US warns of risk of global GPS time synchronization problems on Sunday

The US Cybersecurity & Infrastructure Security Agency, or CISA, warns of possible GPS problems that could occur from Sunday. A bug in certain versions of gpsd service daemon will cause devices’ internal clocks to jump back nearly 20 years.

According to the warning, it concerns devices that run gpsd version 3.20, 3.21 or 3.22. Those versions of the daemon were released between December 31, 2019 and January 8, 2021. Version 3.23 was released on August 6 of this year, leaving a little over a year and a half in which that then latest version of gpsd had the bug. CISA “advises administrators of critical pieces of infrastructure that use GPSD to keep track of time, to verify that they are running GPSD version 3.23 or newer.”

GPS software does have a rollover moment, but that happens every 1024 weeks, or 19.6 years, and that event has already happened in 2019. That’s not what this bug is about: the problem lies with a calculation error made in a piece of code written to anticipate a leap second that will occur sometime in the future. If the bug is present in a system, it will occur on Sunday morning and the time on the GPS device will go back to March 2002. If that happens, there is a good chance that a shift will go wrong.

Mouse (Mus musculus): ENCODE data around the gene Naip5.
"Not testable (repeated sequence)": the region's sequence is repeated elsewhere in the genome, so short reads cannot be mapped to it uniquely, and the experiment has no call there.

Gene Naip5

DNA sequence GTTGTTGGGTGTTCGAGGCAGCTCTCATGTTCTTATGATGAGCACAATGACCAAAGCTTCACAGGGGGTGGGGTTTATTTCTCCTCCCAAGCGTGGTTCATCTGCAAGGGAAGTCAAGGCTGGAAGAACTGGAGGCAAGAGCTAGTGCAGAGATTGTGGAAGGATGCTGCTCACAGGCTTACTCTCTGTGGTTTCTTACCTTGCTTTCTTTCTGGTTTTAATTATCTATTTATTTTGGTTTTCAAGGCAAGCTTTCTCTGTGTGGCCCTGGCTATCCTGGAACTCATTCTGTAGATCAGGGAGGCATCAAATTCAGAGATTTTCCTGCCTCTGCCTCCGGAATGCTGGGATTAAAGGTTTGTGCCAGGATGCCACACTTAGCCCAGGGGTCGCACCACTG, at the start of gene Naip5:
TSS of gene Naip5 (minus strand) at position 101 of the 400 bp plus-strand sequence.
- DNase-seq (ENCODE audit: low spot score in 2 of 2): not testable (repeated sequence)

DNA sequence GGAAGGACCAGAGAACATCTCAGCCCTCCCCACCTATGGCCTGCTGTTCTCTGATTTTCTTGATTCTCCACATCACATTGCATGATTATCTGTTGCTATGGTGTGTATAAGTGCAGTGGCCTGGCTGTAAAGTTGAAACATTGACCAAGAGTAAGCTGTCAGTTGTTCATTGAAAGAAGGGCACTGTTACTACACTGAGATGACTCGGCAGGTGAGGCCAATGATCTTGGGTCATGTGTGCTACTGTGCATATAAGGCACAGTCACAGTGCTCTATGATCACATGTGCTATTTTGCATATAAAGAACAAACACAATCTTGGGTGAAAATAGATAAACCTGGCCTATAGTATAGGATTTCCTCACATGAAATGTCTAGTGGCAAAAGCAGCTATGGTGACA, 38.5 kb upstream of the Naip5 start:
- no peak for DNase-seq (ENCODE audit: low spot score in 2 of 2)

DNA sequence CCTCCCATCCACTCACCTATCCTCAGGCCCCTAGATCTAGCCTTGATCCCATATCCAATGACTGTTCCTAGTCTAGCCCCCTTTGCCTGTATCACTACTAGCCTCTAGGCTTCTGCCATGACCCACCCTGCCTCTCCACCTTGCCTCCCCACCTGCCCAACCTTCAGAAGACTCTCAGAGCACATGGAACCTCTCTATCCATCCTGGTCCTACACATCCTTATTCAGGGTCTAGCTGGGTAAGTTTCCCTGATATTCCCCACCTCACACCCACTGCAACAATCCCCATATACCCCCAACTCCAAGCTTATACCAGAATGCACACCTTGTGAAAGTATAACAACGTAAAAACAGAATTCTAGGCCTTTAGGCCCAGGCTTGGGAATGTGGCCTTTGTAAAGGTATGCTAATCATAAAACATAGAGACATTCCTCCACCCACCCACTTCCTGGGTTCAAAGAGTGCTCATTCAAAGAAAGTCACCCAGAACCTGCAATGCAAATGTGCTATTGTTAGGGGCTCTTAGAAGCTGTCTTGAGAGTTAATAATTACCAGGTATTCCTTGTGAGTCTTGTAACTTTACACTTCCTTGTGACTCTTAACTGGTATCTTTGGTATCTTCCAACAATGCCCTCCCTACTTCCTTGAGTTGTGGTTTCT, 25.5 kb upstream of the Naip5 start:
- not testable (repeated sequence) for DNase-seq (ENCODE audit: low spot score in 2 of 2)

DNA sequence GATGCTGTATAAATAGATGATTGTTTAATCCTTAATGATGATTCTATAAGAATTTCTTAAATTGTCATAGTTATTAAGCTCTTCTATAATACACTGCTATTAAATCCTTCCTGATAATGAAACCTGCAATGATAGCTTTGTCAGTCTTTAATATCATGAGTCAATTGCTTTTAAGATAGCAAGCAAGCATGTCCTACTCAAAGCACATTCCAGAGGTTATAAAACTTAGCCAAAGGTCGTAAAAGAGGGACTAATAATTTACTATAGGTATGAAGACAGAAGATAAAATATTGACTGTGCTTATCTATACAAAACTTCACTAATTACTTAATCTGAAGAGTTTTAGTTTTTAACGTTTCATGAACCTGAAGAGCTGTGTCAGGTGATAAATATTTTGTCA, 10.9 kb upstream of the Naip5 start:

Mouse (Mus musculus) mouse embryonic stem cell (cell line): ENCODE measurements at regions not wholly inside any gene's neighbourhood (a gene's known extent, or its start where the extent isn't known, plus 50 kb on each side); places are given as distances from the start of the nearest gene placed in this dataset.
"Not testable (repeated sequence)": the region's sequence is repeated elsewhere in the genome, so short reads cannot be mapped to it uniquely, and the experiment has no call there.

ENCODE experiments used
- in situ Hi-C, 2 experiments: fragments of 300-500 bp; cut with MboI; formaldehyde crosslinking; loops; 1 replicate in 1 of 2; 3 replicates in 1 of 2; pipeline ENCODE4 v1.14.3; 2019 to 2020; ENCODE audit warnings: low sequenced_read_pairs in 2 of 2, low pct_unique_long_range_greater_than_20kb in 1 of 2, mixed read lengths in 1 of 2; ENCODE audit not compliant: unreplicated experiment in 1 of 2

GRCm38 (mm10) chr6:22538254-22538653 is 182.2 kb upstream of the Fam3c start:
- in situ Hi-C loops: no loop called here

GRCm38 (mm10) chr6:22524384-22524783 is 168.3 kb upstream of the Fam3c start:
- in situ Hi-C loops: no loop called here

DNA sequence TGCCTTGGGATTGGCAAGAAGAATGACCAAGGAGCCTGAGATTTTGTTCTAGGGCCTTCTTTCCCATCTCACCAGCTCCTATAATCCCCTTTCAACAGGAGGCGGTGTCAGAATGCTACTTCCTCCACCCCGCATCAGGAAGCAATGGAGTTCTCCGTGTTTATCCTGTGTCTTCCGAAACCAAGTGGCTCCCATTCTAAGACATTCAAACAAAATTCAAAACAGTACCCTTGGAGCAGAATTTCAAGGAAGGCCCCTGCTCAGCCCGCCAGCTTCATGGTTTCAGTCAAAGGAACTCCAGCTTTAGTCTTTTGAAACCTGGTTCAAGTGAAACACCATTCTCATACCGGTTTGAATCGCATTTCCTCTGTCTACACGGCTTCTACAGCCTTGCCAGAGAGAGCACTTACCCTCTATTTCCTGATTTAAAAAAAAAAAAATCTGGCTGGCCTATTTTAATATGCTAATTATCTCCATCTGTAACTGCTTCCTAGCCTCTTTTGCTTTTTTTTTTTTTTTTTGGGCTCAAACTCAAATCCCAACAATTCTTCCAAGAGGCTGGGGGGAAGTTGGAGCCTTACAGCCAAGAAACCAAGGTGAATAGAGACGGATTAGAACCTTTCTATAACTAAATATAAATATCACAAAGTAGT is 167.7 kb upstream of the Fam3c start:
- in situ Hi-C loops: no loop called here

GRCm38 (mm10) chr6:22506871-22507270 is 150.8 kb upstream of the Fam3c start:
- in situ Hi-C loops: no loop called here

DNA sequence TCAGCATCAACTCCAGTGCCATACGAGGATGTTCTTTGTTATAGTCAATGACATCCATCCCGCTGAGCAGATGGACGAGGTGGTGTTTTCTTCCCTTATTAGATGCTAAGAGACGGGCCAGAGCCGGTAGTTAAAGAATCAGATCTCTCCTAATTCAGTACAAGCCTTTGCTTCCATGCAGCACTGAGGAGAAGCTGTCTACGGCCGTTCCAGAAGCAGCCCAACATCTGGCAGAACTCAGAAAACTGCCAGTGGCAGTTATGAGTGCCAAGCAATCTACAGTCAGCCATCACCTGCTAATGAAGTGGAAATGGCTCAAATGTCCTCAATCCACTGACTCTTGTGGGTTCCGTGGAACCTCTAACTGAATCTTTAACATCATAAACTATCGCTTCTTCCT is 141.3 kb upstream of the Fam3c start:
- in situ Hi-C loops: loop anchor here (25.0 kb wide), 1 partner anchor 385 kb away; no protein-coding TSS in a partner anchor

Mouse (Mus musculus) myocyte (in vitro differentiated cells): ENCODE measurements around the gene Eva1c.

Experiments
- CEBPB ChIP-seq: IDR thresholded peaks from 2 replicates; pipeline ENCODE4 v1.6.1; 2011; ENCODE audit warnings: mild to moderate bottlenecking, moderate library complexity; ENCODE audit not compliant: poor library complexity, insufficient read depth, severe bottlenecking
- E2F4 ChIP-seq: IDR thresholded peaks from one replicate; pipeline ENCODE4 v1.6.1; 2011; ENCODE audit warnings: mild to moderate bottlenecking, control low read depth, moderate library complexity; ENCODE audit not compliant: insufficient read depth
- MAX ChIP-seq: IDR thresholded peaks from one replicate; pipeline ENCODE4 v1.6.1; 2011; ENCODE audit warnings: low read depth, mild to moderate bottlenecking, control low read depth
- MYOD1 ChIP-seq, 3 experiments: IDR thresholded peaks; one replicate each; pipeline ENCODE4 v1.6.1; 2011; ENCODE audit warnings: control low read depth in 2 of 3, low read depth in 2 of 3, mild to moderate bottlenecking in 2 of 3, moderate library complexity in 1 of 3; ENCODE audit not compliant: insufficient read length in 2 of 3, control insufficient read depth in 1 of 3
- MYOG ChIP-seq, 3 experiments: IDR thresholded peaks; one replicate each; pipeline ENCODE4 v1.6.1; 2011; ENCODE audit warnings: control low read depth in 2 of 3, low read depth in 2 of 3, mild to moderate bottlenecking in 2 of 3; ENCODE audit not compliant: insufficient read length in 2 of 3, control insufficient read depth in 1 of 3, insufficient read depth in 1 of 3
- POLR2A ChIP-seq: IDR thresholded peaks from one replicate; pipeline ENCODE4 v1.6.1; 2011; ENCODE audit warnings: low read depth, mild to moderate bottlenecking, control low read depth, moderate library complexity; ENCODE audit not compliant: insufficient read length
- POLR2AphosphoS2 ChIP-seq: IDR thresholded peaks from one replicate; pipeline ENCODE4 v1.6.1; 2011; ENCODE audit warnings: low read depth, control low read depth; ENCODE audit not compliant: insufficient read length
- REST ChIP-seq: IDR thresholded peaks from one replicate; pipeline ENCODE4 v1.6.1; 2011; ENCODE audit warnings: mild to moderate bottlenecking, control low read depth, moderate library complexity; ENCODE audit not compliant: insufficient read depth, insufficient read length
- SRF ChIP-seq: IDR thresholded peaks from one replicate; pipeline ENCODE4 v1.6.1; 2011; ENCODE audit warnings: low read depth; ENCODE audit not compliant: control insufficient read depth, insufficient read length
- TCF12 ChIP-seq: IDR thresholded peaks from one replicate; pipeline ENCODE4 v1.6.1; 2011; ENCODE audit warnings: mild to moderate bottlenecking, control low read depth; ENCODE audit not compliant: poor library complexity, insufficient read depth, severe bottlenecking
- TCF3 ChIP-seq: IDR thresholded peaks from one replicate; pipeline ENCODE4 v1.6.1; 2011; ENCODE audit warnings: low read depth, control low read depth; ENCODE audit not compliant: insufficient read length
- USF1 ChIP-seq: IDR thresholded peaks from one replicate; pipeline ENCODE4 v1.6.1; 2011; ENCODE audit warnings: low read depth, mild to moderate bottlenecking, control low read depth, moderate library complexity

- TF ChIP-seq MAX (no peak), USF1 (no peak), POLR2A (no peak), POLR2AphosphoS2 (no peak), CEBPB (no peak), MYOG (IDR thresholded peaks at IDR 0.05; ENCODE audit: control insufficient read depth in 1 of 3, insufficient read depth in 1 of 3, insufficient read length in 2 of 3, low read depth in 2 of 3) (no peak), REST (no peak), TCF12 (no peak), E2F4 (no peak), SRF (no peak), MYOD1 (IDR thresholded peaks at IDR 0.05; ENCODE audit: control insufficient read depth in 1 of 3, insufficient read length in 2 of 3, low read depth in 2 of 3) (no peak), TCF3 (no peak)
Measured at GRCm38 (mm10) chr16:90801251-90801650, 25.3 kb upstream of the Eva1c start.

According to the man behind gpsd, the system is used in many and different places: “in mobile embedded systems, and in the map service on Android phones. It is also in drones, robot submarines and self-driving cars. GPSd is also increasingly used in recent generations of manned aircraft, naval navigation systems and military vehicles.” Speaking to The Register, GPSD programmer Gary Miller said financial institutions could be in trouble if they run a GPS-NTP server with the affected version of GPSD on it. It is not known on what scale it will go wrong.